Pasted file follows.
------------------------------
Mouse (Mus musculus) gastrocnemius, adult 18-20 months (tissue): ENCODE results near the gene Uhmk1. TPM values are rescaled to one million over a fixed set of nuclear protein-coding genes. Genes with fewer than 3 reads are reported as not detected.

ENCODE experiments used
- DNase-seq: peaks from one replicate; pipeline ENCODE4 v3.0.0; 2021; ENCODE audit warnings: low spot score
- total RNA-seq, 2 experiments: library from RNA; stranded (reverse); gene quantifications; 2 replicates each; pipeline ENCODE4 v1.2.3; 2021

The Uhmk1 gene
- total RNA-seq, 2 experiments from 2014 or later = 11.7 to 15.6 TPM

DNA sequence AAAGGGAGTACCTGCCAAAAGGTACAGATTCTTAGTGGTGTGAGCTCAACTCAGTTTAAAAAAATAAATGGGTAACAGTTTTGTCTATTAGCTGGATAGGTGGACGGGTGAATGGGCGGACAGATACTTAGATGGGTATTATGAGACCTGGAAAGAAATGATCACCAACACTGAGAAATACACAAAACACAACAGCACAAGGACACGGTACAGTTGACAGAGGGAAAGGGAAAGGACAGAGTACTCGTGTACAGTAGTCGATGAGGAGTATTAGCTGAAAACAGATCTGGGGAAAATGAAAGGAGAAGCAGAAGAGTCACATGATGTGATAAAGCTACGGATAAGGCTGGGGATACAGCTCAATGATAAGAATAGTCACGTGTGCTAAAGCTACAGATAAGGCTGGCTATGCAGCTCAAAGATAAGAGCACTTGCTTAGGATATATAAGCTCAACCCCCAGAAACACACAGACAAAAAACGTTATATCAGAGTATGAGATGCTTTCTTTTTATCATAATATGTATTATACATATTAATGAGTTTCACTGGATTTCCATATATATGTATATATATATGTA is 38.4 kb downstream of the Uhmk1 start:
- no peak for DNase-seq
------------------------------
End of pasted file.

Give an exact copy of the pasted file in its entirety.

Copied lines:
Mouse (Mus musculus) gastrocnemius, adult 18-20 months (tissue): ENCODE results near the gene Uhmk1. TPM values are rescaled to one million over a fixed set of nuclear protein-coding genes. Genes with fewer than 3 reads are reported as not detected.

ENCODE experiments used
- DNase-seq: peaks from one replicate; pipeline ENCODE4 v3.0.0; 2021; ENCODE audit warnings: low spot score
- total RNA-seq, 2 experiments: library from RNA; stranded (reverse); gene quantifications; 2 replicates each; pipeline ENCODE4 v1.2.3; 2021

The Uhmk1 gene
- total RNA-seq, 2 experiments from 2014 or later = 11.7 to 15.6 TPM

DNA sequence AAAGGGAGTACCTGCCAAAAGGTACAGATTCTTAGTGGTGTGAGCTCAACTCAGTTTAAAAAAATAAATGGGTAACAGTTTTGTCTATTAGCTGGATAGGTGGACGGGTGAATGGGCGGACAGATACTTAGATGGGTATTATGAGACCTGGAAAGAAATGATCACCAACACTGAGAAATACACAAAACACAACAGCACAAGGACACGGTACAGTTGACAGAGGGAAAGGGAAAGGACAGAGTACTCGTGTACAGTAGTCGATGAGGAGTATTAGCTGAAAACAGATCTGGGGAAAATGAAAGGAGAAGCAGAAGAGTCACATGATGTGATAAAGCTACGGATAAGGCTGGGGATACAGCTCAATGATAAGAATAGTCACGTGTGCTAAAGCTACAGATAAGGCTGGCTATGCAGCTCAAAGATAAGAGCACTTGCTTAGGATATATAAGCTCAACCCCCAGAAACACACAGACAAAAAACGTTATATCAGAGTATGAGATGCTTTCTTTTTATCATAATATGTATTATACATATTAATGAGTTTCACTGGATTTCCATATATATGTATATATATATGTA is 38.4 kb downstream of the Uhmk1 start:
- no peak for DNase-seq